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The problems with U.S. leaders in the era of social media

October 19, 2015, 5:20 PM UTC
Donald Trump (left) and Bernie Sanders
Donald Trump (left) and Bernie Sanders
Photographs by Mike Stone and Jay Paul--Reuters

Nobody commits their lives to public service hoping to accomplish nothing. Yet, too many of our well-meaning public servants have become essentially incapable of arriving at effective policies on some of the world’s biggest economic and security problems. They seem endlessly gridlocked, pandering to voters’ expectations that are ever more conditioned by the constant flow of gimmicky, sound-bite-length media fragments.

But sound-bites rarely offer sophisticated solutions; they’re fodder for superficial, polarized polemic. Facile tactics are substituting for thoughtful analysis, leaving complex problems careening with intensifying urgency, and voters increasingly anxious about un-stated and un-addressed challenges.

Look at the current U.S.political landscape: The break-out appeal of Donald Trump, Bernie Sanders and even Joe Biden shows how desperate American voters have become for any sign of authenticity through the banal plasticity they’ve been fed for years now. Will this help steer gridlock politics in the direction of nuanced compromises? Toward elevating strategic leadership over tactical bickering? Let’s hope. Because, with very few exceptions the 2016 election cycle so far remains dominated by the usual one-liners like “We can pay for it all because we’ll tax the rich.”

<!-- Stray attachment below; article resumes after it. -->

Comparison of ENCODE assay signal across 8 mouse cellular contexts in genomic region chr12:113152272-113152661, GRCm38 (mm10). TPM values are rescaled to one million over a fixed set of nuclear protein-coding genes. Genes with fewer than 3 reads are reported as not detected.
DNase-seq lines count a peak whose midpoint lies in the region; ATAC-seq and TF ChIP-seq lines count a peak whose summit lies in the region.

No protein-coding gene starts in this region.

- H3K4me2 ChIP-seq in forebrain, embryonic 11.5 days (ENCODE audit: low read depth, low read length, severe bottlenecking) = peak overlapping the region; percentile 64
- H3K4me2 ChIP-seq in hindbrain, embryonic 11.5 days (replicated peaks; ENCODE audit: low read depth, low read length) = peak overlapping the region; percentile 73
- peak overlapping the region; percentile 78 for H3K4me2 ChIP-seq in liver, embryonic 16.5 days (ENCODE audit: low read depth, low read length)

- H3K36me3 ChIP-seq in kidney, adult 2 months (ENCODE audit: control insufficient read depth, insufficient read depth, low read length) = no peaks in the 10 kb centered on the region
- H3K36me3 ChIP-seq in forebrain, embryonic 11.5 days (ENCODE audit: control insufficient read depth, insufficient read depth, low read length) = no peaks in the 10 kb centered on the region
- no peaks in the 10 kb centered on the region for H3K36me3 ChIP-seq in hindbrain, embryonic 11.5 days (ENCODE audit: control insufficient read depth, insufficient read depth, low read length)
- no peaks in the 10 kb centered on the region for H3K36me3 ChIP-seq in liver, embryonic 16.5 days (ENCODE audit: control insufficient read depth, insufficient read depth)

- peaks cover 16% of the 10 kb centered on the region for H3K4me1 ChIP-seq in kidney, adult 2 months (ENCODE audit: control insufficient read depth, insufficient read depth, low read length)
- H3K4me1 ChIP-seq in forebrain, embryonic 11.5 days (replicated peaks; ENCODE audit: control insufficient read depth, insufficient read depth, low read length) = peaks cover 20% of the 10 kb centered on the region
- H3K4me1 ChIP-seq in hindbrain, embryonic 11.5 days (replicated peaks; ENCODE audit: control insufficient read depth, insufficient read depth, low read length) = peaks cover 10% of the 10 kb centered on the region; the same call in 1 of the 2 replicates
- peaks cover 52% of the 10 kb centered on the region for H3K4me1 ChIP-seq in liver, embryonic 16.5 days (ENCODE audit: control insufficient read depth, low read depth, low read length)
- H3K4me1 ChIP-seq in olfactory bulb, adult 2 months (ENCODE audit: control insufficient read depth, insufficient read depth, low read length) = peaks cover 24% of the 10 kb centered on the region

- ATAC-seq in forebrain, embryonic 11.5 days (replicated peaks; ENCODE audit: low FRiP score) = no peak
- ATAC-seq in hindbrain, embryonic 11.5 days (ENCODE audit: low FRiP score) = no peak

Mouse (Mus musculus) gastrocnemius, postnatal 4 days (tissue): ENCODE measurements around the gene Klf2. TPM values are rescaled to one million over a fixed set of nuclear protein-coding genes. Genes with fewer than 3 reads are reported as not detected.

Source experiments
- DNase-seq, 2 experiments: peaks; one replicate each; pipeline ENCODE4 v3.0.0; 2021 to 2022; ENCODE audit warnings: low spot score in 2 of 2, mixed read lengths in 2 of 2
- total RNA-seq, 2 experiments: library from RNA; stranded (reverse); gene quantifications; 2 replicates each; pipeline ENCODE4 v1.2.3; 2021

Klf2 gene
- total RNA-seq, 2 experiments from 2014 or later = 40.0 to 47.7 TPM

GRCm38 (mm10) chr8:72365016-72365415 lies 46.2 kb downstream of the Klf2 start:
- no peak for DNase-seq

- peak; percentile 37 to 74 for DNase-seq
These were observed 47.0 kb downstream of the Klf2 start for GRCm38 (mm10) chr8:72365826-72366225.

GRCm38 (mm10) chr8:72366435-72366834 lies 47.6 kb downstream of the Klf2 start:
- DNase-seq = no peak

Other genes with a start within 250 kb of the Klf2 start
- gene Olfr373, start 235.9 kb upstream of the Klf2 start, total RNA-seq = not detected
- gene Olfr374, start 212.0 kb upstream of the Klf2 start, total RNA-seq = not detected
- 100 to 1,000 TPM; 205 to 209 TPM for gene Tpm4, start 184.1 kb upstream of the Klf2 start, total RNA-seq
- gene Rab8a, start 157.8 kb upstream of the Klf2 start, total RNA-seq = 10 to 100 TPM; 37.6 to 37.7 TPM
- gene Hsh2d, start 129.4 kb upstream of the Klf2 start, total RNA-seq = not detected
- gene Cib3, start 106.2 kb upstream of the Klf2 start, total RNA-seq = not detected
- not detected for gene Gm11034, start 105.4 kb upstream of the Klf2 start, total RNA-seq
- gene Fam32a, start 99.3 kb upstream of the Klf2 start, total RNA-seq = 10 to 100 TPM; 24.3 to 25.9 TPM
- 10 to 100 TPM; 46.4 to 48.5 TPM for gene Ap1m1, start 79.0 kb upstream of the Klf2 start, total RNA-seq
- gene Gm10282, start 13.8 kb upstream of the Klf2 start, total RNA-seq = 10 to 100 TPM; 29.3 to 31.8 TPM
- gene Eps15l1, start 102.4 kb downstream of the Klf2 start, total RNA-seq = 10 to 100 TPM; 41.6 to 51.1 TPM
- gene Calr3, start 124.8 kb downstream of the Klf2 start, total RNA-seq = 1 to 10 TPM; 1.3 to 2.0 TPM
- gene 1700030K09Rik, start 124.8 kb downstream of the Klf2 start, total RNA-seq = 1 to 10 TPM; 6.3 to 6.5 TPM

The U.S. economy barely escaped the fallout of the last financial crisis. Since the government’s stimulus plan combined with the Federal Reserve’s large-scale bond plan stabilized markets in 2009, Congress has been frozen in dead lock from enacting any further fiscal reform, other than regulations like Dodd Frank and the Volker Rule, which actually made things worse by limiting or outlawing financial institution activities. Instead of addressing the root cause of the financial crisis (excessive leverage), these policies created a new cohort of too-big-to-fail banks with too-few-to-prosper business lines, quite possibly sowing the seeds for the next financial crisis by impairing banks’ capacity to perform what have historically been critical market-making and liquidity-providing functions.

Our leaders and markets persist in hanging on every Fed utterance, while silent anxiety about the lack of policy leadership and uncertainty about the future are slowly bubbling toward toward the surface. The same is true for Europe: while many politicians claimed economic leadership, it was the European Central bank that dictated the terms of behavior.

The unspoken truth is that economy isn’t recovering to its pre-crisis strength — and that can no longer be blamed on the Great Recession. Nor can central banks alone do any more to fulfill their job-growth and price stability mandates, because the economy is facing deep structural headwinds to both. The engines of economic growth in the developed economies are undergoing a historic transition from manufacturing and services to information technology. Technology is efficiency-creating, cost-reducing and displacing both unskilled and skilled labor, leaving the new wealth of the tech economy ever-more concentrated in the hands of relatively few tech innovators and financiers, with the middle class (and ultimately its consumer demand) lagging behind.